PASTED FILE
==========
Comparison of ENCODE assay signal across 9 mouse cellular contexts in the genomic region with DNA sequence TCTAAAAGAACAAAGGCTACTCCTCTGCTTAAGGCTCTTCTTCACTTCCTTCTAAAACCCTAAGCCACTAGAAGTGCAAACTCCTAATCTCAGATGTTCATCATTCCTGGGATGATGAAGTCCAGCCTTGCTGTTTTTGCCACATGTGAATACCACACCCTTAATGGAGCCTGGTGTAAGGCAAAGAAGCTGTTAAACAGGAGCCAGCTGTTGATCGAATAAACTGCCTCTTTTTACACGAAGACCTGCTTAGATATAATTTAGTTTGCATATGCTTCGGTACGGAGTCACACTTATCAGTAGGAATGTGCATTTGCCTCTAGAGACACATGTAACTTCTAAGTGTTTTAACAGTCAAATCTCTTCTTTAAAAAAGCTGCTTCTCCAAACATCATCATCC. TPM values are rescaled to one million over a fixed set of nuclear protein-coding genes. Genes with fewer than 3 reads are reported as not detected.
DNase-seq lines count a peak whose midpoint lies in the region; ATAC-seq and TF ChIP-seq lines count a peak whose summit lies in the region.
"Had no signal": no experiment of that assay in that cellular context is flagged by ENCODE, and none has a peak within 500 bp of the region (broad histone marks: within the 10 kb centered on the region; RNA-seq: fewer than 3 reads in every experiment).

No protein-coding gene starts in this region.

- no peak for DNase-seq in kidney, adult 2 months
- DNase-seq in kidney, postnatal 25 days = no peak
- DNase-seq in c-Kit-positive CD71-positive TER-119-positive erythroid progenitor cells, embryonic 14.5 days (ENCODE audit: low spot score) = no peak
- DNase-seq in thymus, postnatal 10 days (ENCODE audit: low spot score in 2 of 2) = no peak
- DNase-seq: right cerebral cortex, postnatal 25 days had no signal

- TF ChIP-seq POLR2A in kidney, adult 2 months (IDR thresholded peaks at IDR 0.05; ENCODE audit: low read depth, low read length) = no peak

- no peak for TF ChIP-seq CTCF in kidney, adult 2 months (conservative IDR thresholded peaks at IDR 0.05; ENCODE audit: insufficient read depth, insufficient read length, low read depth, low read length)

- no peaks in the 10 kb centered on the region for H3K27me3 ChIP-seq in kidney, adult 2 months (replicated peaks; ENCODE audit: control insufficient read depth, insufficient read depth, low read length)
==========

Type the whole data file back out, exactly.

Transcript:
Comparison of ENCODE assay signal across 9 mouse cellular contexts in the genomic region with DNA sequence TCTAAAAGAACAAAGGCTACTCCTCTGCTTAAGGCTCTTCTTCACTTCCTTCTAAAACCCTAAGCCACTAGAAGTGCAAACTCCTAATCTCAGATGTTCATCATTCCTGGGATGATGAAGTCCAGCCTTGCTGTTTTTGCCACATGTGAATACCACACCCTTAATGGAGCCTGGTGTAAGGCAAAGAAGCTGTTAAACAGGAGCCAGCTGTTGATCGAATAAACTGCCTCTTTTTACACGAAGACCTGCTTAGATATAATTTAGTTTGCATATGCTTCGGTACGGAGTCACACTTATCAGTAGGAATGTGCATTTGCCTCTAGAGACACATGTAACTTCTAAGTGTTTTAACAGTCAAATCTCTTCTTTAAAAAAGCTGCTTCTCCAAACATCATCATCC. TPM values are rescaled to one million over a fixed set of nuclear protein-coding genes. Genes with fewer than 3 reads are reported as not detected.
DNase-seq lines count a peak whose midpoint lies in the region; ATAC-seq and TF ChIP-seq lines count a peak whose summit lies in the region.
"Had no signal": no experiment of that assay in that cellular context is flagged by ENCODE, and none has a peak within 500 bp of the region (broad histone marks: within the 10 kb centered on the region; RNA-seq: fewer than 3 reads in every experiment).

No protein-coding gene starts in this region.

- no peak for DNase-seq in kidney, adult 2 months
- DNase-seq in kidney, postnatal 25 days = no peak
- DNase-seq in c-Kit-positive CD71-positive TER-119-positive erythroid progenitor cells, embryonic 14.5 days (ENCODE audit: low spot score) = no peak
- DNase-seq in thymus, postnatal 10 days (ENCODE audit: low spot score in 2 of 2) = no peak
- DNase-seq: right cerebral cortex, postnatal 25 days had no signal

- TF ChIP-seq POLR2A in kidney, adult 2 months (IDR thresholded peaks at IDR 0.05; ENCODE audit: low read depth, low read length) = no peak

- no peak for TF ChIP-seq CTCF in kidney, adult 2 months (conservative IDR thresholded peaks at IDR 0.05; ENCODE audit: insufficient read depth, insufficient read length, low read depth, low read length)

- no peaks in the 10 kb centered on the region for H3K27me3 ChIP-seq in kidney, adult 2 months (replicated peaks; ENCODE audit: control insufficient read depth, insufficient read depth, low read length)